Monday, October 1, 2018

It’s Showtime



The clearcut
     The season opened on a Monday with light rain, so I spent the morning working indoors. The precipitation stopped early and by mid day things had dried out some. 
     After lunch I took Maggie and Colby up a local bumpy road to take a right next to an old log cabin. We hunted the clearcut on the low side of the road where we had found birds a week before, but found nothing. We did find a moose scrape with a huge track in it. Above the road Maggie pointed one woodcock in a tangle as thick as a steel wool. It escaped unscathed.
The fall colors.
      From there we drove over across the valley to hunt the top of another clearcut. It's an interesting one, at the edge of old farm country, so there are a few apple trees remaining. Maggie pointed a couple of grouse in a thicket that I could not get into before they flew. Colby was on the scent of another, when it burst from a tree over my right shoulder. I killed it with a long shot, using a Polywad Double-Wide load of number eights. 
     Maggie was the one to find the bird. She is very proud of herself.
The first bird of the season. Its crop was filled with apple.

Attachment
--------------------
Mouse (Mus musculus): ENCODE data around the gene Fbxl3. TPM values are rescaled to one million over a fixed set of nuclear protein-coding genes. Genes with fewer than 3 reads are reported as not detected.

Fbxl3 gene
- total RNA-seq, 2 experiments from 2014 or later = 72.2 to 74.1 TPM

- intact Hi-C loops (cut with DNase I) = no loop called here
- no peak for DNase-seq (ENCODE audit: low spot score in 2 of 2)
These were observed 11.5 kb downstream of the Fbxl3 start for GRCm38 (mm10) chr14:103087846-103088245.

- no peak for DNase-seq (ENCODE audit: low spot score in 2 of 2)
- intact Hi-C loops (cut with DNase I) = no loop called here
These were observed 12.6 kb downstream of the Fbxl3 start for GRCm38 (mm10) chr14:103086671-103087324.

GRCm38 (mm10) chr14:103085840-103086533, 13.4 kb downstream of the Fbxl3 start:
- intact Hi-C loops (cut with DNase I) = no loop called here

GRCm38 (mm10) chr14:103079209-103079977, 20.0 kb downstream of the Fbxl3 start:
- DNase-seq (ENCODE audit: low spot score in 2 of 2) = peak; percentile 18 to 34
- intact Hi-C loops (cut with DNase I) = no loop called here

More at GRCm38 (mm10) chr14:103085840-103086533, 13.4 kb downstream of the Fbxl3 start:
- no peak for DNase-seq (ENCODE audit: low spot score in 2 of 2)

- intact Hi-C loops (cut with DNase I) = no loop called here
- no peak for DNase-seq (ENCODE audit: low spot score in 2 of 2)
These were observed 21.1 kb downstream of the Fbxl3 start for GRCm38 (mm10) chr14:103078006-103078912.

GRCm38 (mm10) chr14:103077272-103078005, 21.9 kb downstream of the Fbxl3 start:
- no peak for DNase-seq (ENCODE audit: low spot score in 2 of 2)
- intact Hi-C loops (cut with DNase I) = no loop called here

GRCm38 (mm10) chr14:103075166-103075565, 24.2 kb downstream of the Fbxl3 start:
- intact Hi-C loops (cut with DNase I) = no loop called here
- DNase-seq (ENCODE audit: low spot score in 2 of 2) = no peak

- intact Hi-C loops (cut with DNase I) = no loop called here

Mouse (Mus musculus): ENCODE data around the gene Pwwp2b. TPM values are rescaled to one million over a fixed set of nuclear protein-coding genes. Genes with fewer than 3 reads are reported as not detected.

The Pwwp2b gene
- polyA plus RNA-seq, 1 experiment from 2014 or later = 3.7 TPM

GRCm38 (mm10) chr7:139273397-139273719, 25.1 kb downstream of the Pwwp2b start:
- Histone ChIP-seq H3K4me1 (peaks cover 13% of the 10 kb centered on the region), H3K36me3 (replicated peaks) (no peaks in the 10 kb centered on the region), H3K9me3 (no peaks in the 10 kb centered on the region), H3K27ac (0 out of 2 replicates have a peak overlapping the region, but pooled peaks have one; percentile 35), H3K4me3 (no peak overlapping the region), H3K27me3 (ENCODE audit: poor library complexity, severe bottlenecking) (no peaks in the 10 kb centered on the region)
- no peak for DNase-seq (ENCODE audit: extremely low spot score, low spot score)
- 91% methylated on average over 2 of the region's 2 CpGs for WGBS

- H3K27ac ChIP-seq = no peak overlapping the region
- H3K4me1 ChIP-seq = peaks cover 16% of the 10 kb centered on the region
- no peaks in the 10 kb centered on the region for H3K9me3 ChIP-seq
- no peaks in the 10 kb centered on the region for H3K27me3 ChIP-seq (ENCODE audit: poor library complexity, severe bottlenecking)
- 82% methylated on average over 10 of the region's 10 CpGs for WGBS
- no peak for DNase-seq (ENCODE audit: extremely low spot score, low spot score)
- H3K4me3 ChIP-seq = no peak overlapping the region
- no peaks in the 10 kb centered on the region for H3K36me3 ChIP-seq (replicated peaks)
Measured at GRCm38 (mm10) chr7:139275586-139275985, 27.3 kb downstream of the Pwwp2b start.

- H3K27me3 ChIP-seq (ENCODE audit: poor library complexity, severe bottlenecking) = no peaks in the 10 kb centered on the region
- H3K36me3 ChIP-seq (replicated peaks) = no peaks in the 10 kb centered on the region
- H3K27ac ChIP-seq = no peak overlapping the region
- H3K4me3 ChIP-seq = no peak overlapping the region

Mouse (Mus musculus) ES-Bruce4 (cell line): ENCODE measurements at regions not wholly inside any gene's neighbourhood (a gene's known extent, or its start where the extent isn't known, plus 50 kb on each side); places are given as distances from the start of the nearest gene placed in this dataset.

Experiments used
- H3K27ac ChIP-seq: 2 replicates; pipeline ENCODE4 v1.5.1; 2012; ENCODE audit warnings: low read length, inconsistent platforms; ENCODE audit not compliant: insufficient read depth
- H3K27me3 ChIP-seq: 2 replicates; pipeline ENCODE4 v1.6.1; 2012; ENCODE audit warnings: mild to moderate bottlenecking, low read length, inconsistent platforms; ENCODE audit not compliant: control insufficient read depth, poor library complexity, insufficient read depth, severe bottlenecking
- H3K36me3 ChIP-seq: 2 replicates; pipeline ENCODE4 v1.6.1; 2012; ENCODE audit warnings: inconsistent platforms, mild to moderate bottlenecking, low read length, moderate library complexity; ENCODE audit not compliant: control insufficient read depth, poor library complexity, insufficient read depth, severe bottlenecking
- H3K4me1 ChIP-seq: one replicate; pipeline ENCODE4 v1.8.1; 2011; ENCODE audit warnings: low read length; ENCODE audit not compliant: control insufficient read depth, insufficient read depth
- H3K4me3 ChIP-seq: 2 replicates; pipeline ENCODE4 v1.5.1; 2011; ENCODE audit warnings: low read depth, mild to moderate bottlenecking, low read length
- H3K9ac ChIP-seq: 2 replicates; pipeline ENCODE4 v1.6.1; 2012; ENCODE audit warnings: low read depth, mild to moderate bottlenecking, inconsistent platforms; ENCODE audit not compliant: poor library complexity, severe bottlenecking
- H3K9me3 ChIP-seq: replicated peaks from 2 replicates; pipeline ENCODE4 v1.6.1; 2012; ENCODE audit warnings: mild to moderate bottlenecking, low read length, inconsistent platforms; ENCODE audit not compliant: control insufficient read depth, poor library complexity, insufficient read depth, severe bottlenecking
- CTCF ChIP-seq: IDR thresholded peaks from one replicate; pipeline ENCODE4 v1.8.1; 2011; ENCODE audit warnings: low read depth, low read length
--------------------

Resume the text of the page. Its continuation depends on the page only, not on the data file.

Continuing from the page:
Tuesday, September 25, 2018

The Calendar


     Old man Autumn must have looked at the calendar Friday, because he roared in during the night, rattling the windows and dumping rain on the roof. At midnight, when one of the dogs had to go out, the temperature outside was sixty. But shortly afterwards the house shook and rain poured like pea-stone from a dump truck. By breakfast the temperature had dropped to forty-nine and the howling northwest wind started breaking up the clouds.
     Flannel shirts and added layers. Chores first and then off to the woods to run the dogs and find some grouse.



Saturday, September 22, 2018

Ten More Days


     Soon Bird season will open. For the upland hunter, it is the most anticipated day of the year. Here at Camp Grouse, even the dogs know it is coming.
     Maybe it is changes in the weather, or that we’ve been going out to run with their bells on. I guess that is a dead giveaway. Perhaps they see the hints of colors on the hillsides too, just like we do.
     Whenever two or more bird hunters get together the conversation always comes around to how many birds they have been seeing. Birds in the roads are mentioned and maybe a woodcock seen flying at dusk. Of course, everybody is delightfully vague about where they’ve been seeing birds. It is fun to see the enthusiasm of new hunters.